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Woman in Mind (Scarborough)

Rating: 5 out of 5 stars
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Sir Alan Ayckbourn has, apparently, wanted for some years to revive his 1986 play, Woman in Mind, and cast Janie Dee in the lead. The current Scarborough production proves him right on both counts. The play is still current, disturbing, challenging and very funny, and Dee triumphs with a superlative performance.

Like much of Ayckbourn’s work, Woman in Mind operates on shifting sand: as soon as the audience thinks it understands the situation, the ground moves. Susan, a well-educated, smartly-dressed middle-class woman, wakes from unconsciousness in her garden, with a doctor in attendance. Their conversation is contradictory, at cross purposes. When he leaves, her “husband” Andy and an ideal family leap gaily on stage, celebrating her perfect life in perfect surroundings.

Soon, however, it becomes apparent that her actual family consists of a prosy, if well-intentioned, middle-aged vicar, Gerald, his widowed sister Muriel and a son, Rick, who has joined a cult in Hemel Hempstead that enjoins neglect of parents on its members. So clearly Susan’s subconscious has invented an ideal imaginary family! Not so simple, of course, as events in the hallucinatory and real worlds twist and collide and Susan sinks into mental illness.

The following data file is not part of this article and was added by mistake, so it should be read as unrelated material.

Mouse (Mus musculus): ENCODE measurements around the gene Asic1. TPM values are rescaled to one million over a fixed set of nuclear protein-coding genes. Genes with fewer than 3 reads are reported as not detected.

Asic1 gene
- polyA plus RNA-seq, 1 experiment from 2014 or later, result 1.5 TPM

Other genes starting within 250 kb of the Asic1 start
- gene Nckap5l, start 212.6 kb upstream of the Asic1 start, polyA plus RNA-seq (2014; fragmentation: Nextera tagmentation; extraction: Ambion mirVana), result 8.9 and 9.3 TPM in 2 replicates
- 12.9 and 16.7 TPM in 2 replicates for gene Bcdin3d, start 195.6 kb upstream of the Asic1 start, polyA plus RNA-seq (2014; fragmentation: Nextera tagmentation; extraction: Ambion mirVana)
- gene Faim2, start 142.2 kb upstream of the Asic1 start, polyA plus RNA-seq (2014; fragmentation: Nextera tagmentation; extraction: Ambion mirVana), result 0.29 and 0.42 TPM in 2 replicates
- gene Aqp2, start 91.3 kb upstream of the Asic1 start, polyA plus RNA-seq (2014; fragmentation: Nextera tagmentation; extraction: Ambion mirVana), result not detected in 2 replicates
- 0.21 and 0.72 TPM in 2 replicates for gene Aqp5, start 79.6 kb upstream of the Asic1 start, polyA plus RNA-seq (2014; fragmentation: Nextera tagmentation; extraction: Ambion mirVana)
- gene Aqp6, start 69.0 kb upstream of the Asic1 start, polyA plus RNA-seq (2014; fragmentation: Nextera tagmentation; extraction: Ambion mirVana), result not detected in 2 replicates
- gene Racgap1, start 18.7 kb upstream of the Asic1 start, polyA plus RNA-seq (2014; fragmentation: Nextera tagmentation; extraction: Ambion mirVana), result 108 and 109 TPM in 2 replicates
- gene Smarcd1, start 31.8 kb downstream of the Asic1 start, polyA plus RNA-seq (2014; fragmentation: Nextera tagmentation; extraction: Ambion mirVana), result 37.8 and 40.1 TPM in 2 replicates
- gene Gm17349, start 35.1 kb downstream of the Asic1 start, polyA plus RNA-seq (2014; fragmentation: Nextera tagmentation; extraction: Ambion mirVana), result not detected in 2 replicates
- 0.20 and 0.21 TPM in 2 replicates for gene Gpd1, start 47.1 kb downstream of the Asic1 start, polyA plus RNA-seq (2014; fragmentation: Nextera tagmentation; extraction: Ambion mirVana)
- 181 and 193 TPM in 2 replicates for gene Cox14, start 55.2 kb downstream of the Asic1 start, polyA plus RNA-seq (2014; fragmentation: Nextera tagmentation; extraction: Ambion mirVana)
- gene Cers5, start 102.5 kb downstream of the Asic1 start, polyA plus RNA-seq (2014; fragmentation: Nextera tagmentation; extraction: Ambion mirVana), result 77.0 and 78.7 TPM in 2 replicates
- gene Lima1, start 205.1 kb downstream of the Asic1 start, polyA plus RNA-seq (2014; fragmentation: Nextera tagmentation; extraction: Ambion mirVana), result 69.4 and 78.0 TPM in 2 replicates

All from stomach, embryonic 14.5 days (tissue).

Janie Dee’s performance is a tour de force of naturalism: never off stage, with events seen through her eyes, she persuades us that she is always in the right, whether smugly basking in adoration or destroying Muriel’s remnants of self-confidence with witty verbal shafts or silently making the in-the-round audience complicit in the depth of her boredom and contempt. As she unravels and desperately seeks identity and control, there are no histrionics: all is still alarmingly, uncannily natural.

Paul Kemp and John Branwell are both totally sympathetic as two rumpled figures who fail Susan through no fault of their own, just because they are the sort of nice chaps who do fail people. Kemp as the doctor is delightfully gauche, tripping over metal frogs and medical decisions with equal clumsiness, and Branwell gives the vicar a gentle pomposity and an irritating desire not to offend. In an excellent ensemble, Joanna David’s querulous Muriel and the breezy, charming and ultimately dangerous Andy of Bill Champion stand out.

The production style is minimalist, with the set consisting of a bed of grass – a few square yards of garden or, maybe, a palatial spread? Jennie Boyer’s costumes point character cleverly (particularly the white-clad “ideal family”) and Alan Ayckbourn’s production inhabits the space like his own sitting room.

-Ron Simpson


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